Students Are Enlightened About Africa Involvement In WW1

On Thursday May 11th, all Year 8 students were involved in a Focus Morning on African involvement in World War One.  Diversity House are working on a project ‘Breaking the Myth’ which aims to highlight the role of Africa in the Great War.  In collaboration with Diversity House, academics, teachers and students were able to explore this important but forgotten topic. 

Dr Anne Sampson, an academic specializing in African involvement in World War One, started off the focus morning with a very informative and interesting 45 minute assembly.  She showed students lots of pictures and students showed their huge interest and inquisitiveness with some probing questions.  Students then split into 8 classes and spent one lesson focusing on why Africa was involved in World War One.  This had them recreating the Berlin Conference of 1885 when European countries ‘carved up’ Africa based on the resources they wanted. Students threw themselves into their roles (as different European countries) with great enthusiasm and there were heated discussions on which countries should have which land.  This led to great reflection on the impact of this action on Africans themselves, Europe and indeed the whole world.

A second lesson focused on remembrance.  Time was spent considering how and why important events are remembered.  World War One commemoration was considered firstly on a local level with looking at memorials in Sittingbourne, then on a national level and then finally by looking at remembrance of African soldiers – of which there is very little.  Students spent time considering why African soldiers aren’t remembered in the same way and how it would be appropriate to remember them.  They then were given the details of one African soldier per group and came up with interesting ideas for commemoration.  Some ideas included a yearly day for remembrance, using social media, statue and a song.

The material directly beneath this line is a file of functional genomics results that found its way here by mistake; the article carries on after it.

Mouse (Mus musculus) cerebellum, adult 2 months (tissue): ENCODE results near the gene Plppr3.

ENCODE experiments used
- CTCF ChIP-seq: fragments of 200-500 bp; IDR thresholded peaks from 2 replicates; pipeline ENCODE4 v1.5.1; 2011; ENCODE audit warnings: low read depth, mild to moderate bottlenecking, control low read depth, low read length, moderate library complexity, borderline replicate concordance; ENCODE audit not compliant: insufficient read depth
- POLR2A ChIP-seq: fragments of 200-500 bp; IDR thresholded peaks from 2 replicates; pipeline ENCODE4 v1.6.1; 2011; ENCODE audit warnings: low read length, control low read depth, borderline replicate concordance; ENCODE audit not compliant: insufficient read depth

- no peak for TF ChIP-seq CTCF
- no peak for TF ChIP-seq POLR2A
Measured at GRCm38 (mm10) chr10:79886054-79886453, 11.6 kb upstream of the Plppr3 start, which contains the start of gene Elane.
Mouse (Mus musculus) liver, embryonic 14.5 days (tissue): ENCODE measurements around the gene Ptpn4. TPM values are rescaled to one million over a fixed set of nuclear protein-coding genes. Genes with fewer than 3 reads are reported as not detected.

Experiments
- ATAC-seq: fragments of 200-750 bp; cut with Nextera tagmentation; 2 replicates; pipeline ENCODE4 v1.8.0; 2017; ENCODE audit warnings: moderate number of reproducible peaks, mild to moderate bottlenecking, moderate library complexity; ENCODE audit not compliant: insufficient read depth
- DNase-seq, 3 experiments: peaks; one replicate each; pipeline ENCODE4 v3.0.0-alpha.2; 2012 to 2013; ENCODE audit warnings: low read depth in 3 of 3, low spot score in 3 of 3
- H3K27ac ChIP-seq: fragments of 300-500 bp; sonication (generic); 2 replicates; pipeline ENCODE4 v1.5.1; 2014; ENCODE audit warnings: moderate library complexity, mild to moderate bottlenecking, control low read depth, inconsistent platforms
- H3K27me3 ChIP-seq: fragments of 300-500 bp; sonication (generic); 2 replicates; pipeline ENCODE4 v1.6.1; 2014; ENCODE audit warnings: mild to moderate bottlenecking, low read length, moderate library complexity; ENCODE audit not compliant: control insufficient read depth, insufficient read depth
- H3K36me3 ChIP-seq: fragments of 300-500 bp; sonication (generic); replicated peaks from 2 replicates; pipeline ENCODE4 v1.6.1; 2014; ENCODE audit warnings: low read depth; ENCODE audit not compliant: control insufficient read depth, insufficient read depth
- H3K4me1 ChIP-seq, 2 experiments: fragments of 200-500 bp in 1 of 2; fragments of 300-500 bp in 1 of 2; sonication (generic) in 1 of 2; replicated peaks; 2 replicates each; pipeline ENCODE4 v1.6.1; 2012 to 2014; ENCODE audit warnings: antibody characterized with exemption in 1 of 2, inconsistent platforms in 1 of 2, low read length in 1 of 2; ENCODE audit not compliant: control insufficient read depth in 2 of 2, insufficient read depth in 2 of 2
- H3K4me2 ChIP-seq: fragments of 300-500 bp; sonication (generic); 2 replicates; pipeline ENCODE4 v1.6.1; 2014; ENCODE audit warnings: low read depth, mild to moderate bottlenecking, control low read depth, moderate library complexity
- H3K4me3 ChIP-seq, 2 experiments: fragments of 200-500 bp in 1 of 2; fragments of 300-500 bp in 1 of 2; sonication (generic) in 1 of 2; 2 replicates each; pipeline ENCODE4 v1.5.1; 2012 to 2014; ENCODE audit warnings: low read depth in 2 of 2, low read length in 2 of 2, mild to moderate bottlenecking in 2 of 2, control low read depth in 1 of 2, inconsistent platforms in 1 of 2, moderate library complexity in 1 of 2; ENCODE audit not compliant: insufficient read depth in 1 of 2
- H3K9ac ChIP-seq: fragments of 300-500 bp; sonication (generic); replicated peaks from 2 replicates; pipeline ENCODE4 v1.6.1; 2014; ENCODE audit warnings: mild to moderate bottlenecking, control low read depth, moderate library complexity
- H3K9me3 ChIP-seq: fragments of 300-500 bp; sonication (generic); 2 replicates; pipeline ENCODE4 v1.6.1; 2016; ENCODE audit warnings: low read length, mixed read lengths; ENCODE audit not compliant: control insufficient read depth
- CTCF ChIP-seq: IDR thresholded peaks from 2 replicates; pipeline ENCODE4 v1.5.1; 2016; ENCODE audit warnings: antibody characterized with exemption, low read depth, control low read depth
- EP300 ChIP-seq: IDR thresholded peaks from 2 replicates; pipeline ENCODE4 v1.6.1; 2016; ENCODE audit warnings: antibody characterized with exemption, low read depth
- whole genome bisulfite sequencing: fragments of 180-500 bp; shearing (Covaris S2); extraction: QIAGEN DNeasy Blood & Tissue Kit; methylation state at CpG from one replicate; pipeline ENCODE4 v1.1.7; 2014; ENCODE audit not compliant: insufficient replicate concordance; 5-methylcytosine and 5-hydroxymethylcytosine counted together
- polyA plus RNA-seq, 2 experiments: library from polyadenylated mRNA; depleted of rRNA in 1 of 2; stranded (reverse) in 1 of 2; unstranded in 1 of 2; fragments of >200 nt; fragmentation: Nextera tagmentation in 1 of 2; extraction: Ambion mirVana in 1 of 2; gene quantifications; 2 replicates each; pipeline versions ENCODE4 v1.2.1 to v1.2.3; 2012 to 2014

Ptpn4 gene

Dr Samson, Christine Locke (CEO of Diversity House) and Prof Marika Sherwood (a local historian) were able to circulate amongst the groups and answer questions students had.

Students found the focus morning very interesting, with many of them expressing all they learnt including ‘we learnt that Africa was involved in WW1’, and ‘I feel quite complete as I didn’t know much about this before’, ‘I now know they had trenches in Africa too, but used them differently’.  They left the morning with many questions including ‘What weapons were used in Africa?’, ‘Did poppies grow on the battlefields of Africa?’, ‘Where were the major battles?’ which they will try answer over the coming weeks in their studies of World War One in their history lessons.’